NH House votes continued support for common core education standards
CONCORD – The New Hampshire House of Representatives Wednesday killed or set aside for study a series of bills aimed at delaying or terminating the state’s participation in the controversial college and career readiness standards program known common core.
The action on five common core-related bills by the House brought to an end, at least for this session of the Legislature, the continuing emotional debate over the issue.
The House rejected, 201-138, House Bill 1508, which would have terminated state participation in common core. Sixteen Republicans joined 185 Democrats in the majority, while three Democrats joined 135 Republicans on the losing side, in favor of ending the program.
The House Education Committee had recommended that the bill be killed on a vote of 13-6, but Republican common core opponents tried, unsuccessfully, to portray the program as federal government intrusion in local education decisions.
Forty-five states have implemented common core standards, but opponents contended support is waning nationally.
They pointed out that earlier this week, Indiana became the first state to withdraw from , common core, with Indiana Gov. Mike Pence saying students “are best served when decisions about education are made at the state and local level.” They also noted that the National Education Association has been critical of how common core has been implemented in many states and the New York state teachers union withdrew its support for the program in January.
Common core supporters said Wednesday that despite charges to the contrary, the program core is not a mandate and is instead a set of standards that local school districts are free to accept or refuse.
Education committee Chairman Mary Stuart Gile, D-Concord, said the bill, by requiring the state Board of Education to terminate the program, would, if passed, “represent the ultimate in state government control of New Hampshire school districts and education.”
Rep. Ralph Boehm, R-Litchfield, said the program was administratively implemented without legislative approval and legislation that would have required the state Department of Education to seek legislative approval was passed by the House but was tabled by the state Senate in 2011.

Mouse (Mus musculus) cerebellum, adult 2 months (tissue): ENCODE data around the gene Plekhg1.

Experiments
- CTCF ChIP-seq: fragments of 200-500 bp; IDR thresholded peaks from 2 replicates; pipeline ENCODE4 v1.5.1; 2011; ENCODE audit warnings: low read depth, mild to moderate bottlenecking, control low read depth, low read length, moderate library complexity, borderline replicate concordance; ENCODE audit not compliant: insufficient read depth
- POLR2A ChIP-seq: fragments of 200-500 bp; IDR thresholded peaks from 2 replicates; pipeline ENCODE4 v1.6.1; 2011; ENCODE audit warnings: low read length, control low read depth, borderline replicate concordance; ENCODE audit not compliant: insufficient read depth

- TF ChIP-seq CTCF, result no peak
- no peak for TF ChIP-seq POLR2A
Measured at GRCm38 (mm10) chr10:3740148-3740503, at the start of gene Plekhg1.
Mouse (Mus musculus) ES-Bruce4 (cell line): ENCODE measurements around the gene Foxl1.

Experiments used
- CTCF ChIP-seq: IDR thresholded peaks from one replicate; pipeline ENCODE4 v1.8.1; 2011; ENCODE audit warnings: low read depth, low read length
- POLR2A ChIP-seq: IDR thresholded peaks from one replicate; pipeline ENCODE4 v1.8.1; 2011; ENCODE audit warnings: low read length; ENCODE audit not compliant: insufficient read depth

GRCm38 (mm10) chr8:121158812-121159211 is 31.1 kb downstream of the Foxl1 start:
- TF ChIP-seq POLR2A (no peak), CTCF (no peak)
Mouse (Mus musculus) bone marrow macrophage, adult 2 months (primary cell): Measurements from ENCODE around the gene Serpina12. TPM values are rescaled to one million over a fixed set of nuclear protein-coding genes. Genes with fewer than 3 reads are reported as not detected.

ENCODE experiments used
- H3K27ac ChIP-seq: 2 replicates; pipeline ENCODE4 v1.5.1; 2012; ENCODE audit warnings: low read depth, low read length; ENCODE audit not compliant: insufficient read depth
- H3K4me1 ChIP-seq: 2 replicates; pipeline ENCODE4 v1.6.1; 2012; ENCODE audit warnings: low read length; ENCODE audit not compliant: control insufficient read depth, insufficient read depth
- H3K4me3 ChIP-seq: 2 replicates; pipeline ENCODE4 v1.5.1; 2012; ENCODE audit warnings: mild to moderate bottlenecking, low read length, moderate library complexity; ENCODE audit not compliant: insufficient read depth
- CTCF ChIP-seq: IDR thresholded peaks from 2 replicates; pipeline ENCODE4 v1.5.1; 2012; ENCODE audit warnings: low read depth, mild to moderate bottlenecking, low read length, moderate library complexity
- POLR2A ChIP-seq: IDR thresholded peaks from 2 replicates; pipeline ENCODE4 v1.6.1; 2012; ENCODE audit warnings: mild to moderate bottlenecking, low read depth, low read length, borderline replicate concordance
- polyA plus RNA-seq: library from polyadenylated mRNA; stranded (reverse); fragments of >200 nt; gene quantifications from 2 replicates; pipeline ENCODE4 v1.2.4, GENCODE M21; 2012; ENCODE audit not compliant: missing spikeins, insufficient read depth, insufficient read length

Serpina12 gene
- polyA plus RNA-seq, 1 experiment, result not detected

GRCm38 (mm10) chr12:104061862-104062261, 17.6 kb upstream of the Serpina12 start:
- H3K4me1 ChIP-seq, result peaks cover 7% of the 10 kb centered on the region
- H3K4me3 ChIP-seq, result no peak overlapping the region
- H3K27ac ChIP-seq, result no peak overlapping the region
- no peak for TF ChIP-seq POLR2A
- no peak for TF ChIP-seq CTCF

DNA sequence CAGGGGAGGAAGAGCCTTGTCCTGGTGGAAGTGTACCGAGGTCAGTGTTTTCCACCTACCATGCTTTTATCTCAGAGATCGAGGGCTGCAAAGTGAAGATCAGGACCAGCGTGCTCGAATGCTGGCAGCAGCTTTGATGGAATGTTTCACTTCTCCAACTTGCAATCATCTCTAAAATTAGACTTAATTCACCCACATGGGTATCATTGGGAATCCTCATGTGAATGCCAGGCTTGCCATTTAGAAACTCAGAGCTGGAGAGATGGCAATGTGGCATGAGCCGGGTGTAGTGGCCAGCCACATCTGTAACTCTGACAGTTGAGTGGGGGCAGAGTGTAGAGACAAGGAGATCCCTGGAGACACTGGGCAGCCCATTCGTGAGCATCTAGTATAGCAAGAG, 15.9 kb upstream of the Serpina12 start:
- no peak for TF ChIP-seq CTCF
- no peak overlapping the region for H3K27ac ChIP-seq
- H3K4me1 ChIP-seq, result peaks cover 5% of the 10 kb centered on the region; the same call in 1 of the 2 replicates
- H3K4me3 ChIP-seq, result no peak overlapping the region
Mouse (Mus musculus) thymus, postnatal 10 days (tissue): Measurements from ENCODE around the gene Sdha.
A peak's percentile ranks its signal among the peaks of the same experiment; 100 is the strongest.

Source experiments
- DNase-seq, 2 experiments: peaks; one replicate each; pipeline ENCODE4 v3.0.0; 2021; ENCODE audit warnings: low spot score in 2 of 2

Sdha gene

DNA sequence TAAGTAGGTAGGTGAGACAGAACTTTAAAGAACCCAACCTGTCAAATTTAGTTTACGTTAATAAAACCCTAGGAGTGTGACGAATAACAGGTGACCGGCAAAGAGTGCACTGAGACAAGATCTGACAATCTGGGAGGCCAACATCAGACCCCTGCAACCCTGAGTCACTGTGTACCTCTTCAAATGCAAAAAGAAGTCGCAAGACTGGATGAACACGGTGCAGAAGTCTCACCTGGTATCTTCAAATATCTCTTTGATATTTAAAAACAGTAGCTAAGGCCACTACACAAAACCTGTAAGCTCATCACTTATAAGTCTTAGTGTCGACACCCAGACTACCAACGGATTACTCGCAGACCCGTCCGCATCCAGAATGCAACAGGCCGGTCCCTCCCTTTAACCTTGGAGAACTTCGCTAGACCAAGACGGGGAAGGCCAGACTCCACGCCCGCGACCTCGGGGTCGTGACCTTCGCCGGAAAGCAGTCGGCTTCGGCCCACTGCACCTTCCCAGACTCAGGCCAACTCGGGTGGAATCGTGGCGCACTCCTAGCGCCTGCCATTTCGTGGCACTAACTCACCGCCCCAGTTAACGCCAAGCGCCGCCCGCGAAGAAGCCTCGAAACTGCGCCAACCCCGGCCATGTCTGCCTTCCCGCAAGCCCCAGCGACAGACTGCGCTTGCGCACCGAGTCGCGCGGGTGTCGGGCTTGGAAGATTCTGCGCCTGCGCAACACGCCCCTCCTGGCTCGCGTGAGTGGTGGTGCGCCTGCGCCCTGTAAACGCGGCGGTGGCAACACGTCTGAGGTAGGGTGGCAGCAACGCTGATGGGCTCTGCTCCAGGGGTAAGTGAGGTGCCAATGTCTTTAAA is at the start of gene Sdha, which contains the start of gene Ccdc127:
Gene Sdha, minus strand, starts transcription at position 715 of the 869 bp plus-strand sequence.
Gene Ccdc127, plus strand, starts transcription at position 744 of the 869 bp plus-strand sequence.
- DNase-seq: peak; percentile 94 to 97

Calling it “madness,” Boehm said, “We do not need to lower our standards, which is what is going to happen.”
Rep. Patrick Bick, R-Salem, called it “the federal government taking over local education,” asking sarcastically, “What could go wrong?”
Citing what he called the failures of previous standards programs, Bick said, “It seems to me the more federal government involvement, the lower our scores go.”
Rep. Laura Jones, R-Rochester, said school curricula are in fact tied to the standards because each student must take the statewide assessment test known as Smarter Balance.
She said common core “takes parents out of the equation.” While school officials “always say they want more parent involvement,” she said, “common core leads to less.”
But Gile said employers in key fields requiring expertise in science, technology and mathematics, are finding a lack of local applicants for jobs and U.S. Students, which formerly led the world are falling behind students in other nations.
“Common core is not a curriculum,” she said, “They are a set of rigorous expectations for New Hampshire students.”
Rep. Chris Muns, D-Hampton, a member of the Winnicunnet area school board, said common core standards are “clearer, more focused, require deeper learning and require more from our students than any previous standards.”
But, he said, common core also allows each school district to choose its own books and curricula to meet the guidelines.
Also Wednesday, the House:
- Killed, on a vote of 183-124, House Bill 1239, which would have required the state Board of Education to report on the fiscal impact of implementing the common core standards and would have prohibited the board from implementing any new common core standards until it performs a fiscal analysis and conducts a public hearing in each Executive Council district.
Education committee chair Gile said the cost of the fiscal analysis required by the bill would ultimately be borne by the local school districts. She also said a public hearing in each of the council districts would cause “serious logistical problems” because of the size of the districts.
But Rep. Glenn Cordelli, R-Tuftonboro, said the bill “is about open and transparent government.”
And, he said, “If public hearings are impractical and a nuisance, then shame on us.”
Gile said standards have existed in New Hampshire education “at least since 1965,” and President George H.W. Bush introduced national standards through the “Goals 2000” program.
- Sent to interim study, on a vote of 203-117, House Bill 1262, which would forbid making public or shared with the federal government any “personally identifiable data” about students or their families.
- Voted 183-150 to further study House Bill 1432, which calls for delaying implementation of the Common Core-related assessment program, Smarter Balance, while the Department of Education conducts a study.
The DOE study would determine whether Smarter Balance “fulfills the aims, assessment tasks, criteria” and whether it “generates data for the established goals” of Common Core.
- Voted 210-123 to send to study House bill 1496, which mandated that student assessments must be completed in a way that can be “objectively scored” and may not contain tasks that “subjectively measures or surveys a student values, attitudes or disposition.”